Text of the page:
Chastang v. Flynn and Emrich Company, 381 F. Supp. 1348 (D. Md. 1974)

US District Court for the District of Maryland - 381 F. Supp. 1348 (D. Md. 1974)
July 25, 1974

381 F. Supp. 1348 (1974)


Civ. A. Nos. 71-593-M, 71-652-M.

United States District Court, D. Maryland.

July 5, 1974.

Supplemental Memorandum July 25, 1974.

Harry Goldman, Jr., Baltimore, Md., for plaintiffs.

David S. Cordish, Baltimore, Md., for defendants.


JAMES R. MILLER, Jr., District Judge.


For reasons which are set forth in the prior reported opinions in these consolidated cases at 337 F. Supp. 807 (D.Md. 1972), and 365 F. Supp. 957 (D.Md. 1973), this court found a violation of Title VII of the Civil Rights Act of 1964, 42 U.S.C. § 2000e et seq. with respect to the noncontributory retirement plan of Flynn and Emrich Company. Plaintiffs, two retired male employees of Flynn and Emrich Company, were discriminated against on the basis of sex in violation of Title VII when they respectively retired on July 25, 1968, and March 24, 1969, and received only 50% of their vested interest in the retirement plan trust fund as opposed to the 100% of the vested interest which a similarly-situated female employee would have received.

Pursuant to my opinion and order of October 26, 1973, 365 F. Supp. at 969 et seq., a trial was held on the issue of damages.


Louis K. Nielson, an employee of The Equitable Trust Company, is clothed with the day-to-day responsibility of carrying out the duties of The Equitable Trust Company in keeping the records, investing the assets, and paying out the benefits in accordance with instructions given by the Trust Committee of the retirement plan under Article X of the trust agreement. He testified that, both before and after July 2, 1965, the effective date of Title VII,[1] the interest of a retiree or pensioner in the trust fund was segregated and separated as of the date of his retirement and that a retired person had no interest in the forfeitures of any other person's interest in the fund after the date of his retirement. The court asked the following question:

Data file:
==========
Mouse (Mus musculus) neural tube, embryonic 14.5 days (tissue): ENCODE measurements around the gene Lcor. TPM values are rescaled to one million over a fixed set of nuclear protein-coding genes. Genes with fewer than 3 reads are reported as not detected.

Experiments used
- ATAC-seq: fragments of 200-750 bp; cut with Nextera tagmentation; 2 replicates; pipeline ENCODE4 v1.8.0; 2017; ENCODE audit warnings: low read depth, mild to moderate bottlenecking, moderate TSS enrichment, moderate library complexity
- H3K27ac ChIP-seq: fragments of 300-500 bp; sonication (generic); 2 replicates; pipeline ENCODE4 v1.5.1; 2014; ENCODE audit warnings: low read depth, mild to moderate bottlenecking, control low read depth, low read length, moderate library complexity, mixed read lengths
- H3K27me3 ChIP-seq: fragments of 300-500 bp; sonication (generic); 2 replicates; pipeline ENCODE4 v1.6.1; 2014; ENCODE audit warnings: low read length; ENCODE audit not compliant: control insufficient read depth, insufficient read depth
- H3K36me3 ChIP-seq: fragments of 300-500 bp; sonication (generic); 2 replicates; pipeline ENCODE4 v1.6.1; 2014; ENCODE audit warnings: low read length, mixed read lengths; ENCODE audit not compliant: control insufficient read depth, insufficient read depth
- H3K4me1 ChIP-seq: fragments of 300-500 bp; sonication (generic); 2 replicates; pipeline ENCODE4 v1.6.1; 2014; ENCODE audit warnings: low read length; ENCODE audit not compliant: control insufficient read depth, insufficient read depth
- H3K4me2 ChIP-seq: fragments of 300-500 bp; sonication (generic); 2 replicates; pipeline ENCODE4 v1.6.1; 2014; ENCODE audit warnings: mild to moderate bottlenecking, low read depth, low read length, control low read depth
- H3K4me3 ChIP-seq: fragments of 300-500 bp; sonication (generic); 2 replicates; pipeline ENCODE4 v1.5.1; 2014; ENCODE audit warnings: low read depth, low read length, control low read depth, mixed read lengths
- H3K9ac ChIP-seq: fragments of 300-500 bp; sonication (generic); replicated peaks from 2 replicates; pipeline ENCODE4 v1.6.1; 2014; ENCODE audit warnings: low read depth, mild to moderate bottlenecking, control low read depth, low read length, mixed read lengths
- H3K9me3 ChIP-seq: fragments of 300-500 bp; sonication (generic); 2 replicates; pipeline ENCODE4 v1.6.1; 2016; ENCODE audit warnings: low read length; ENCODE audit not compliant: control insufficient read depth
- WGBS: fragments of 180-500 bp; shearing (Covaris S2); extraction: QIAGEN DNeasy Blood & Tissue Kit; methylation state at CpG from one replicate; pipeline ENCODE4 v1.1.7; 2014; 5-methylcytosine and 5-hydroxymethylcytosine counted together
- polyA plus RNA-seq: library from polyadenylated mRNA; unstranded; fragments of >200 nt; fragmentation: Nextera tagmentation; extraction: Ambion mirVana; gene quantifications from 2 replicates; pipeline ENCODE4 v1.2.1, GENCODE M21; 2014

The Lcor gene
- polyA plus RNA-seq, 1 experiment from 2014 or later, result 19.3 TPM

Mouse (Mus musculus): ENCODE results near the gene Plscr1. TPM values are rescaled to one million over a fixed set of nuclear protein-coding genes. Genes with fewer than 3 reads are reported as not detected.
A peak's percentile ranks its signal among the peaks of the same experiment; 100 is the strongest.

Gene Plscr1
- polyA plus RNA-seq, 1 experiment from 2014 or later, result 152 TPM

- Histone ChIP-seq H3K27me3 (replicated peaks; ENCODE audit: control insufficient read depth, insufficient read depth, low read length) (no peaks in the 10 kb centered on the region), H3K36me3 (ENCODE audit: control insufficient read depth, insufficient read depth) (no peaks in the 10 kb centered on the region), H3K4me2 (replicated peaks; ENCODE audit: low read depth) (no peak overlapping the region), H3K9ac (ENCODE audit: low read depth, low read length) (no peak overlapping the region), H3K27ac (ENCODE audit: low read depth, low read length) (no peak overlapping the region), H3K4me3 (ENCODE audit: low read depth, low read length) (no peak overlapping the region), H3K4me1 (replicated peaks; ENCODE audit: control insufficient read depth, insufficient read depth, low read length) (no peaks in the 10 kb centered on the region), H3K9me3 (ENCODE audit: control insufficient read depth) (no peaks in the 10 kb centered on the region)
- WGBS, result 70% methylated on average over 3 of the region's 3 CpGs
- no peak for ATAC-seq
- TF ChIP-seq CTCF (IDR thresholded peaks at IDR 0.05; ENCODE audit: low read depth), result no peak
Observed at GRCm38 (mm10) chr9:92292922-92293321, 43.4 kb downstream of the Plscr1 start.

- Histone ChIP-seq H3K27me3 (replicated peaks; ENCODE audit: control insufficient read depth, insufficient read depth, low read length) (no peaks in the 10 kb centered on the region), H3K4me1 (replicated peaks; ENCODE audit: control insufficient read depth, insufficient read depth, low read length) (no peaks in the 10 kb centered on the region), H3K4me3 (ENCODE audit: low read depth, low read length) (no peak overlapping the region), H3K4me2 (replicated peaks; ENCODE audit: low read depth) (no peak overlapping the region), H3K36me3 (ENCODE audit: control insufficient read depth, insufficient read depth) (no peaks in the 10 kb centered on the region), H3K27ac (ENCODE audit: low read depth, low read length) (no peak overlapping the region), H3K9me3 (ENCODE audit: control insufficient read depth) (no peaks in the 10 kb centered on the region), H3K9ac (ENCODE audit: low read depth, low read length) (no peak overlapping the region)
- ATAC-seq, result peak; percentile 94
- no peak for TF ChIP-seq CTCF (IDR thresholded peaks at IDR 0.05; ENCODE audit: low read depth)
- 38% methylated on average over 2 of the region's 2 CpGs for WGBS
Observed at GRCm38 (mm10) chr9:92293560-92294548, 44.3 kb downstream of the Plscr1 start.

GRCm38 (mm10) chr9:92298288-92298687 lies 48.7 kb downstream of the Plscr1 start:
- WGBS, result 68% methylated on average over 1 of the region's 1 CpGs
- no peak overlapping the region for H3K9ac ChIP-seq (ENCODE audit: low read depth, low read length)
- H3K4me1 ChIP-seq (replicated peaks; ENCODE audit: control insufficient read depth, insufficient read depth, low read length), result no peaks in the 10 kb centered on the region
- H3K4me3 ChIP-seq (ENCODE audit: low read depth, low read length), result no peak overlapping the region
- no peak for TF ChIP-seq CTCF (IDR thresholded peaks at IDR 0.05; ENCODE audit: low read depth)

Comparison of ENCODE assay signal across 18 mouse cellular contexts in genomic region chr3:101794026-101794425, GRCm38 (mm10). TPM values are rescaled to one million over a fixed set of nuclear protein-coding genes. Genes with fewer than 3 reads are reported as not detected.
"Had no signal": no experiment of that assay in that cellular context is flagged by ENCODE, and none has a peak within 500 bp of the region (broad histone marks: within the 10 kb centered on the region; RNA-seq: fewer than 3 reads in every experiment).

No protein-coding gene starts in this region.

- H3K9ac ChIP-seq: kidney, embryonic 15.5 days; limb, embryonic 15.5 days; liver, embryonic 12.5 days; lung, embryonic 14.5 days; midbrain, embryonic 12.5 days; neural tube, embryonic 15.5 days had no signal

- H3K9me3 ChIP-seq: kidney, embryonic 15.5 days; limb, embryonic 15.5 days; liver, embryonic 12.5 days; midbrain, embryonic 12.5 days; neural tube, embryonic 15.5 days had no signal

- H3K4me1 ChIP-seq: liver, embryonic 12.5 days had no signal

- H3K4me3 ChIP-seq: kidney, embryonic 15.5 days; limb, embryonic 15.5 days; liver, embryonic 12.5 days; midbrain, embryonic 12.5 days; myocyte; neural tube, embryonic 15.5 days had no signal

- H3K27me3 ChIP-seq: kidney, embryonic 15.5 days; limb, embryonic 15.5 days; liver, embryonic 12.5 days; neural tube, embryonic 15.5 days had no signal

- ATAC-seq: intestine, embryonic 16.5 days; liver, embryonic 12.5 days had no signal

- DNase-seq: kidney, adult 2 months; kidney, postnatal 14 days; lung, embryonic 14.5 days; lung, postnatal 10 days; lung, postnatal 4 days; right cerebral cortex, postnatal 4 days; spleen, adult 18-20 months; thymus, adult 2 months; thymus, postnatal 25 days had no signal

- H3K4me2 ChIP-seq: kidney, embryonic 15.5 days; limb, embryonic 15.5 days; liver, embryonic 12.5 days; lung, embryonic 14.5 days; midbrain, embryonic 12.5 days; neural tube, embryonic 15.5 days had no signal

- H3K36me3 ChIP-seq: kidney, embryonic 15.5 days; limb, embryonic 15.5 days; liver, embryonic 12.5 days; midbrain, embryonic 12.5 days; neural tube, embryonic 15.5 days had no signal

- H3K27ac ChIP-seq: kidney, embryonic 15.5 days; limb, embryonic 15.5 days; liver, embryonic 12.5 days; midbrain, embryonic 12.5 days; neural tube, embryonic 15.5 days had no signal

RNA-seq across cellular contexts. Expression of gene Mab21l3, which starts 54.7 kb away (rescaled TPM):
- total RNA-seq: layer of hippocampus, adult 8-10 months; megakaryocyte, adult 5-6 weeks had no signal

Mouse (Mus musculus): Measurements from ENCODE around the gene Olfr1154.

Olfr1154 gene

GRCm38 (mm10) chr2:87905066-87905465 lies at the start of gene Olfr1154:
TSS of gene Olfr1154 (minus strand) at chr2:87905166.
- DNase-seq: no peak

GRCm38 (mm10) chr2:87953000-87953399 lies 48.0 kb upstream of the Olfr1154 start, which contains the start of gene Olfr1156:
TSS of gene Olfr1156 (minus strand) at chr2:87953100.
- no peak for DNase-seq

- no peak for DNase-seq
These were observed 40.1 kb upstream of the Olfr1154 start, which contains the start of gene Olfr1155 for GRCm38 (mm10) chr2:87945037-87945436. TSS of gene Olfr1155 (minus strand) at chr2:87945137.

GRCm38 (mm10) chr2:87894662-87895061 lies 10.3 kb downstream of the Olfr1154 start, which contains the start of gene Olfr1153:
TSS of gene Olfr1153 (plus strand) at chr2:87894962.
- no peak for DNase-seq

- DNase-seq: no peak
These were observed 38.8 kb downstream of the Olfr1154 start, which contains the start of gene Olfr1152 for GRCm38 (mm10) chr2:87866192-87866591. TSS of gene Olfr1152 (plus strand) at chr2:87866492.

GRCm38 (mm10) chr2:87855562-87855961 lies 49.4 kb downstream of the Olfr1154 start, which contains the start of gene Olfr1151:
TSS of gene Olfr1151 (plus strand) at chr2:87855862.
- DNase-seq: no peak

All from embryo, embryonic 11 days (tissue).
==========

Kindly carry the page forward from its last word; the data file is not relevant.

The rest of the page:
"So then, what a person who retired and who received a pension got was based upon whatever was in this account as of the date of his retirement?
"A. Yes, sir."

The court asked him this further question:

"Based upon your familiarity with the trust and the records of its prior administration, prior to July 1, 1965, as well as your familiarity with the current records, . . . is there any person who retired or was separated or terminated . . . before July 2, 1965, whose past or continuing payment from the trust was based in any way upon the forfeiture the moneys forfeited by Chastang and Ugiansky or upon any anticipated forfeiture of anyone after July 2, 1965?
"A. No, sir."

From the testimony of Mr. Nielsen it is apparent, and the court finds as a fact, that forfeited interests in the trust fund due to the early retirement of males were simply a windfall to the fund at the time of the forfeiture, rather than an event which had been actuarially anticipated in previous years. No actuarial anticipation was made of the forfeitures of vested interests either prior to or subsequent to July 2, 1965. The amounts of the forfeitures of the vested interests of early male retirees were simply divided ratably among the then remaining unretired employee participants in the retirement plan, excluding officers and directors of Flynn and Emrich Company, and increased the value of their respective interests in the retirement plan as of the date of each of the forfeitures. In other words, the early retirement forfeitures by male employees *1350 after July 2, 1965, had absolutely no effect upon payments made to persons who retired before July 2, 1965, nor upon the basis on which payments would be made after July 2, 1965, to persons who retired prior to July 2, 1965. Therefore, a recovery by the plaintiffs in this case of the remaining one-half of their vested interest in the fund, which had previously been withheld from them by the discriminatory forfeiture provision made illegal by Title VII on July 2, 1965, will not result in giving a retroactive effect to Title VII. Accordingly, the measure of damages under the circumstances of this case is the full amount of the vested interest in the retirement fund which was withheld unlawfully from the respective plaintiff retirees upon their early retirement after July 2, 1965.